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Q&A with Omnibuild’s William Calderon, Resident BIM Expert

 

What does BIM stand for and how is it used in the construction process?

BIM stands for Building Information Modeling, and at Omnibuild it is an important part of almost every step of the construction process. After a conceptual design is agreed upon, the next step is a detailed design. From that point on, BIM is front and center of the process. The model, which is built to visualize the detailed design, is developed with BIM software to provide the architect, engineers, and contractors a roadmap for the rest of the project.

 

When did BIM come about – was it adopted quickly by the industry or is it still catching on?

The original idea of BIM came about in 1962 from architect Douglas C. Englebart. In 1984, the first license of ArchiCad was officially released, and now it has been successfully integrated throughout the construction industry for more than 20 years.

The software wasn’t adopted particularly quickly. However, over the last six years BIM has experienced a significant increase usage throughout in the construction industry.

 

Are there types of projects that benefit more from BIM than others?

All projects can benefit from BIM. The more complex the project, especially ones that require more coordination between entities (Mechanical, Electrical, Plumbing Coordination, Structural Calculations, Bid process Etc.) the more benefit BIM provides to the process.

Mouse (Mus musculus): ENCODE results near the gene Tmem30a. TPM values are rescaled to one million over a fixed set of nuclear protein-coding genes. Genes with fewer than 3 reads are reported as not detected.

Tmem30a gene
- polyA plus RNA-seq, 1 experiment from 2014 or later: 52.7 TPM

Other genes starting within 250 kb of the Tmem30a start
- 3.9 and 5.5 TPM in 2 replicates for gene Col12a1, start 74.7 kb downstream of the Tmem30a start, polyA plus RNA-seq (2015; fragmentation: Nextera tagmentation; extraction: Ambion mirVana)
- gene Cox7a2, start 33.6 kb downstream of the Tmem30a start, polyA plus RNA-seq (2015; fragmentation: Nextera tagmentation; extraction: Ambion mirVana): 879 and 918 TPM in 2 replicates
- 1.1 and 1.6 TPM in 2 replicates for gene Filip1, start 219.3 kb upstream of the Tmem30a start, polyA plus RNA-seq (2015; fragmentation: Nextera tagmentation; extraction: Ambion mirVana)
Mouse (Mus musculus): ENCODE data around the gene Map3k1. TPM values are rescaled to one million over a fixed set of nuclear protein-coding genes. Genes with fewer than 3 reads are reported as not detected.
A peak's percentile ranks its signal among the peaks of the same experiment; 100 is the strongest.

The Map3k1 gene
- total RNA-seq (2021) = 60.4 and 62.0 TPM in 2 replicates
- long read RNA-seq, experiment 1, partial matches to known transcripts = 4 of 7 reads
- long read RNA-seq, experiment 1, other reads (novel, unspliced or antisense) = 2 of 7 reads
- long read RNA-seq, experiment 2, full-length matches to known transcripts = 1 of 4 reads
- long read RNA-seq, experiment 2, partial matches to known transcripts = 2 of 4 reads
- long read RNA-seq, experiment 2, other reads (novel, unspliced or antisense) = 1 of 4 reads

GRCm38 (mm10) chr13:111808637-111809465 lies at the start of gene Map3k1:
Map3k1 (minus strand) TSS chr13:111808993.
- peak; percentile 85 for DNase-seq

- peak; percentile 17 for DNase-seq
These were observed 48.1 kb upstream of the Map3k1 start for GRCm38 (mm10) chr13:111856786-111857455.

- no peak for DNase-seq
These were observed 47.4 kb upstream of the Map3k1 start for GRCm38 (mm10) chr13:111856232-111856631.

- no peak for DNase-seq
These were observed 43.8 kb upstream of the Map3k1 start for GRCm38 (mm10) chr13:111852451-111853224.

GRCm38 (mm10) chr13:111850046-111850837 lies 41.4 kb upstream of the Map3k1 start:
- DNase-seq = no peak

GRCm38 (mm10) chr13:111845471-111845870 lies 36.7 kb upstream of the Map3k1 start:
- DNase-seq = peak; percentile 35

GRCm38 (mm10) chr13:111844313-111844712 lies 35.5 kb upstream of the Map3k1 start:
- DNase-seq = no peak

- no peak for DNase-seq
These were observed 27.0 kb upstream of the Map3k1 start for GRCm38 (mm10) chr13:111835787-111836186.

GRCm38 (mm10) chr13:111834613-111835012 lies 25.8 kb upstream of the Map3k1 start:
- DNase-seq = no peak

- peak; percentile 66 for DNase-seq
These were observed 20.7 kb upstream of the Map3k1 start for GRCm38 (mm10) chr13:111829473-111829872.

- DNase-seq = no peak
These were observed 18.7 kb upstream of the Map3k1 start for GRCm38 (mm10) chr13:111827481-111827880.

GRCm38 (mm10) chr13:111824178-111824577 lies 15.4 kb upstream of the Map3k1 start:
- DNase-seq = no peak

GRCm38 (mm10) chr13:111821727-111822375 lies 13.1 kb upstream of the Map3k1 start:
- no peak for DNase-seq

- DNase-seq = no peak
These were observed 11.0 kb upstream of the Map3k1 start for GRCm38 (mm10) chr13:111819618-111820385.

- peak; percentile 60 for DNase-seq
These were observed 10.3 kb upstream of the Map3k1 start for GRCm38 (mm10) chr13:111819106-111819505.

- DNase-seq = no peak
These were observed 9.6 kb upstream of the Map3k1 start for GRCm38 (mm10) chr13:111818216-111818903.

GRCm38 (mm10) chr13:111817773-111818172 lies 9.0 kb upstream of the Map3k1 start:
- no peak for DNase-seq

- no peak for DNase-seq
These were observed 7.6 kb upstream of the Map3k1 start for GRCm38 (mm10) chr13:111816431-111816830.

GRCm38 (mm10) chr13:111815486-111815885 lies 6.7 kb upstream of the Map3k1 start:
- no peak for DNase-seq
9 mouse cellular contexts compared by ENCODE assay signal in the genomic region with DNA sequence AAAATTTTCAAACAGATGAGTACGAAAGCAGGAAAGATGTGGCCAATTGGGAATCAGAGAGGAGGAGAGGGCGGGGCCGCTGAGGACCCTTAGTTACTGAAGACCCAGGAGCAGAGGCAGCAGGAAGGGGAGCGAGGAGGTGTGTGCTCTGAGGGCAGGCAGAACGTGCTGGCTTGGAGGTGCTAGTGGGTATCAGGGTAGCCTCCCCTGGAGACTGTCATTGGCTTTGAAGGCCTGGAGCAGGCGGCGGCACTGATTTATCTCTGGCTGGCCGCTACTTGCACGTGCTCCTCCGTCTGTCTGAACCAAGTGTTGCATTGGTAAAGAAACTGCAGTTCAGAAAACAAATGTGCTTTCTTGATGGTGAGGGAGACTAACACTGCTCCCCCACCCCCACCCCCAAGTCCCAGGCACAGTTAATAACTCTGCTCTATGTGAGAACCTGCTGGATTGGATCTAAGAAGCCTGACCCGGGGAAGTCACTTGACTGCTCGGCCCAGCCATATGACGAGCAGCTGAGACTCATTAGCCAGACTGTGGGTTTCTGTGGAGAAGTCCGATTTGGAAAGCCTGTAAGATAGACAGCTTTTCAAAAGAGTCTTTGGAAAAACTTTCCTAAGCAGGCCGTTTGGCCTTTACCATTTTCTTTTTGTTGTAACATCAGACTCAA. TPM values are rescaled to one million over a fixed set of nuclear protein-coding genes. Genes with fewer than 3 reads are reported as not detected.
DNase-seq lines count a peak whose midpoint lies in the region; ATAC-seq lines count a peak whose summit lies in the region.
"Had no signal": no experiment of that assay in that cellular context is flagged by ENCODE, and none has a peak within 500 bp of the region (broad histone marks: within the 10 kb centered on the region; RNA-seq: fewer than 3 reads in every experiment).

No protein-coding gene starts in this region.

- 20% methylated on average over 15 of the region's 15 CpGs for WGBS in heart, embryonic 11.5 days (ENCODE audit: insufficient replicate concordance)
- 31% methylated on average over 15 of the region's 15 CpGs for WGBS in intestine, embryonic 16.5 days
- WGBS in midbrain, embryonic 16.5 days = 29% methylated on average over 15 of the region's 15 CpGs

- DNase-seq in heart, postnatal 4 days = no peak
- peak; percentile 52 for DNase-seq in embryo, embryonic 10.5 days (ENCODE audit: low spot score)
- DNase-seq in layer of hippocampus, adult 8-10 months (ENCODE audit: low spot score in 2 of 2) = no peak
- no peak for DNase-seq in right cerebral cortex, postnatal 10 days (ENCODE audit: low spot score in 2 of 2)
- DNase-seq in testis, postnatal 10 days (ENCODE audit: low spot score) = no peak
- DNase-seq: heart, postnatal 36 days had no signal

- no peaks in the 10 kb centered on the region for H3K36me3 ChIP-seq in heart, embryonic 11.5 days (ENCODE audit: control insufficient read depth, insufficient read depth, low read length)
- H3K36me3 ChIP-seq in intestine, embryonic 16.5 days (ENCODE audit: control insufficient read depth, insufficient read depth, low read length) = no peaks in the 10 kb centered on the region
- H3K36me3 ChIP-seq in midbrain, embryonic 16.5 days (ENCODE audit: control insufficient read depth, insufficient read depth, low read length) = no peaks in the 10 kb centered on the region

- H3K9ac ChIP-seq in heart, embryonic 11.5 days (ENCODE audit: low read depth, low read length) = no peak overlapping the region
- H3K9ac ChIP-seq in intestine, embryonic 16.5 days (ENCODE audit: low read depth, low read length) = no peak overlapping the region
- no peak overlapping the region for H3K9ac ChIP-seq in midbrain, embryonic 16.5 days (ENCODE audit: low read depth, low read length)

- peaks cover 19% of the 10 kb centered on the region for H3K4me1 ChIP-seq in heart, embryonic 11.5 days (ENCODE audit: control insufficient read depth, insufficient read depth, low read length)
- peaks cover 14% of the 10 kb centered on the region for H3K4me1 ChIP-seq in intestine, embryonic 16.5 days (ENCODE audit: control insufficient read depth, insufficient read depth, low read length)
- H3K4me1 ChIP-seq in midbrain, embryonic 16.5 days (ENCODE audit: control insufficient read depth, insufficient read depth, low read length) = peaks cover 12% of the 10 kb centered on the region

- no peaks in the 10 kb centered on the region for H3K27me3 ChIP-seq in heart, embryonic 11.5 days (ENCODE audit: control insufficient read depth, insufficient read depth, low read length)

What does it take to learn and become certified in BIM? How many people at Omnibuild do this type of work?

Deep experience in the construction field is a plus. However, dedication and a fair amount of patience in the training process, especially on programs such as Revit, are also needed.

 

What is one example of a project in which you used BIM and how did it help?

One that comes to mind is our 60 West 37th Street project, which is currently under construction. Utilizing BIM, we were able to facilitate the Mechanical, Electrical, Plumbing (MEP) coordination process. With the 3D model we were able to foresee MEP hits, and properly re-route or give different heights to avoid conflicts in the field during the installation process.

 

What do you think the future holds for BIM and the industry? Will it become an industry standard? Do you think it can be improved?

BIM is fundamentally redefining how architects, engineers and construction managers work today. It is the future for construction, and only will become more important as new technology is developed. For that reason, it is starting to become an industry standard. Now more than ever, when developers and owners look into general contractors to partner with, they make sure that the company’s staff has the needed expertise in BIM to move the project forward on time and on budget.